by Tony Gee
Foreword by Sir Henry Cooper OBE, KSG
Book review by Mike Silver
Boxing is a very ancient sport with a history going back thousands of years. But the origins of modern boxing can be traced to 17th century England where the sport reemerged after a 1000 year hiatus. After the death of Oliver Cromwell the restored monarchy of Charles II (1660-1685) freed England from the yoke of Puritan restraint. As a result, the populace began to enjoy a wide variety of old and new sporting diversions, including boxing. London, with its roiling urban suburbs and large population of poor people, became the perfect spawning ground for a new generation of fistic exponents, although the sport did not properly take off until the following century.
Three hundred years ago the rules for the sport were quite different than today. Combatants fought bare-fisted and were allowed to throw an opponent to the ground provided he was grabbed above the waist. A round ended when a fighter was punched, thrown, or wrestled to the ground. The downed fighter was then carried back to his corner by his seconds and given 30 seconds to rest before both fighters had to return to the “scratch mark” (originally their side of a three-foot-square drawn in the center of the ring). If a fighter was too damaged to “come up to scratch” or “toe the mark” within the allotted time, he forfeited the match. The loser was considered “knocked out of time.”
There was no proscribed time limit to a bareknuckle prizefight. The contest ended only when a boxer either failed to come up to scratch or was disqualified for fouling. After the “New Rules” of 1838 superseded the rudimentary “Broughton’s Rules” fouls included butting with the head, striking a fallen opponent, kicking, gouging the eyes, and biting. Depending on when it ended the length of a bareknuckle fight could be measured in minutes or sometimes hours. Contests ran the gamut from insufferably boring (much wrestling and stalling) to extremely savage, bloody, and sometimes fatal.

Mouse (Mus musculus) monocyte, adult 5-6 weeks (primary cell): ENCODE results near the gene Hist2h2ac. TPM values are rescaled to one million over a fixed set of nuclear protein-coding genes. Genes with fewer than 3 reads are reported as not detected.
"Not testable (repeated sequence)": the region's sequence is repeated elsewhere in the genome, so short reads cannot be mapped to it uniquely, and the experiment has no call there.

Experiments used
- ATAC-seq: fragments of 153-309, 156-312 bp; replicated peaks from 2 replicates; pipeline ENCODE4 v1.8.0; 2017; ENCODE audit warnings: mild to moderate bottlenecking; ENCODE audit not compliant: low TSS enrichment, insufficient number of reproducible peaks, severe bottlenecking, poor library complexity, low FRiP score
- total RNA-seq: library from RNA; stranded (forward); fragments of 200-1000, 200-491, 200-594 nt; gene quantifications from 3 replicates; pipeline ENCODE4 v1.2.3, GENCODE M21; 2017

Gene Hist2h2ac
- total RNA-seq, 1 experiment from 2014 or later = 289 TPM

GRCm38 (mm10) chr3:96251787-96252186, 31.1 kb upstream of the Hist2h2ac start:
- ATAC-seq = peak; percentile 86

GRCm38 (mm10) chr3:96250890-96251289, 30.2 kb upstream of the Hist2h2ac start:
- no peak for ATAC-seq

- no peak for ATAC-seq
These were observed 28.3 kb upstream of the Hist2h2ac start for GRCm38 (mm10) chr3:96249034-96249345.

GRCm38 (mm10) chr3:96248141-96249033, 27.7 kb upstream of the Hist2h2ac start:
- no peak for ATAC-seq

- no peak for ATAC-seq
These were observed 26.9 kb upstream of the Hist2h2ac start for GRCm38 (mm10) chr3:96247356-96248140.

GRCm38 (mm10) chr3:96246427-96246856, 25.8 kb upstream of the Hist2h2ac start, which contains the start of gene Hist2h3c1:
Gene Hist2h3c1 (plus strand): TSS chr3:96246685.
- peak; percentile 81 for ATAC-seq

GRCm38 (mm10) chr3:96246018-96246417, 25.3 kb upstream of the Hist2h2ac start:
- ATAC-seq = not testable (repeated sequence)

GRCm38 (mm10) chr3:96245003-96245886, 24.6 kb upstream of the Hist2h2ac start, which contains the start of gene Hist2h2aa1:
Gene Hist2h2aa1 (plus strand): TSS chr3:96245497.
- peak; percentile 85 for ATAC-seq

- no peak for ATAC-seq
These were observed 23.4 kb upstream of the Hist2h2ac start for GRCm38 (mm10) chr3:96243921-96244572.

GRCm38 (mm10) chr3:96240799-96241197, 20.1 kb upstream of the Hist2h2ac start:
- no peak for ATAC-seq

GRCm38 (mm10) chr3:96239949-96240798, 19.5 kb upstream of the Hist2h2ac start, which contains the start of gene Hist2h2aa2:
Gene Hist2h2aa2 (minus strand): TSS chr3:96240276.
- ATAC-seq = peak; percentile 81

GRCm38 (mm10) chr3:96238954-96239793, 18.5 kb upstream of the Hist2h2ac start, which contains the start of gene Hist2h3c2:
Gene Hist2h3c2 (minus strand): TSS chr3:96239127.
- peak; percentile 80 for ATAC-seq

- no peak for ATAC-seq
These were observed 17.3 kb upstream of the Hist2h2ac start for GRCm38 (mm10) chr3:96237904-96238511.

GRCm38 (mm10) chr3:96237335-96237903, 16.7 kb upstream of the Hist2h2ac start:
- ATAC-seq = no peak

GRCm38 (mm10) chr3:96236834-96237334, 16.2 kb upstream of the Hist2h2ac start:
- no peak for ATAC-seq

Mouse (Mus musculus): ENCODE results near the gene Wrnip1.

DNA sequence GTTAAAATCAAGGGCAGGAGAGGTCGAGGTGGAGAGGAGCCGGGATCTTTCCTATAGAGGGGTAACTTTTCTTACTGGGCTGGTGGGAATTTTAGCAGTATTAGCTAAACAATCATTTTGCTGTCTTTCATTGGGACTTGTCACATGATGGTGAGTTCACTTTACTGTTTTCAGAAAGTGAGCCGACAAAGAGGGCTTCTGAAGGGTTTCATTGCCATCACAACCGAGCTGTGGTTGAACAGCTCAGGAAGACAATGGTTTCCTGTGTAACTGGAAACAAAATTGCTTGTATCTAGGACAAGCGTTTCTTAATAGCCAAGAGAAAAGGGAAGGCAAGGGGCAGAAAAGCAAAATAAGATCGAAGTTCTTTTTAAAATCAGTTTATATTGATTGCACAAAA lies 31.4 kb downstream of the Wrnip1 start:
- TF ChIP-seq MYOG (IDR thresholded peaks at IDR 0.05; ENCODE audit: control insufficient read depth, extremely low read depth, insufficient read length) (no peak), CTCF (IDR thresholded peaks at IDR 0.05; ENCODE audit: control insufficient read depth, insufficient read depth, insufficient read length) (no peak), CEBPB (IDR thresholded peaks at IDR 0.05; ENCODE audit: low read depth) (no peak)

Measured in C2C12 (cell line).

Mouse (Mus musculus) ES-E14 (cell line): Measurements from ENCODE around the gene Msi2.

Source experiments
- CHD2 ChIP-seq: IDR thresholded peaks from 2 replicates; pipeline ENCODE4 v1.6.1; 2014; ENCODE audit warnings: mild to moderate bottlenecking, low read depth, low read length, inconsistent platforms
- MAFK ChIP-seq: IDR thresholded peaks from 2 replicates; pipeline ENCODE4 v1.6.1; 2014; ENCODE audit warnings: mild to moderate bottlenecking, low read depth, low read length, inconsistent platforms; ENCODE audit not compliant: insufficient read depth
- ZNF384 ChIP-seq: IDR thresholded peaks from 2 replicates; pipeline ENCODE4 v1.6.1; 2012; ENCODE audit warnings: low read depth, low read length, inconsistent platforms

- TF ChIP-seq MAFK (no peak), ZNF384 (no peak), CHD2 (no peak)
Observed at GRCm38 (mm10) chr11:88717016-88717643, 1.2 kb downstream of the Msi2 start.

Both the rich (including members of the aristocracy) and poorer elements of English society enjoyed betting on the outcome of prizefights. From the 1780s to the 1820s, boxing’s popularity had reached a point where it was considered the country’s national sport. Important bouts attracted thousands of spectators from all walks of life. Some of the best fighters even enjoyed the patronage of a member of the royal family.
Author and historian Tony Gee immerses us into this colorful and fascinating world. The meticulously researched book was originally published in 1998 and has recently been reissued in both soft cover and kindle version. It remains to this day the quintessential history of the English bareknuckle scene.
Few people are as qualified as Tony Gee to chronicle this history. He is the world’s foremost authority on the bareknuckle era of pugilism and has advised the British Museum, the National Portrait Gallery and the Jewish Museum of London and has contributed several articles to the Oxford Dictionary of National Biography.
“Up To Scratch” describes, in exquisite detail, the lives and battles, triumphs and tragedies, of some 70 pugilistic stars of the era. The vignettes are written in chronological order. Included are the exploits of such well-known bareknuckle bruisers as Daniel Mendoza, Tom Johnson, Jem Belcher, James “Deaf” Burke, Tom Sayers and Jem Mace.
While reading the bios of these hard men of the ring I was awestruck by their remarkable endurance and ability to withstand punishment often under the most trying of circumstances. Keep in mind that bareknuckle prizefights were fought outdoors and usually on bare turf. One of the many memorable stories the author describes is an 1827 contest between Ned Savage and Jem Wallace. During the bout a sudden and continuous downpour soaked the spectators and turned the ground into a quagmire. But no one wanted to see the fight called off, so the officials allowed it to continue.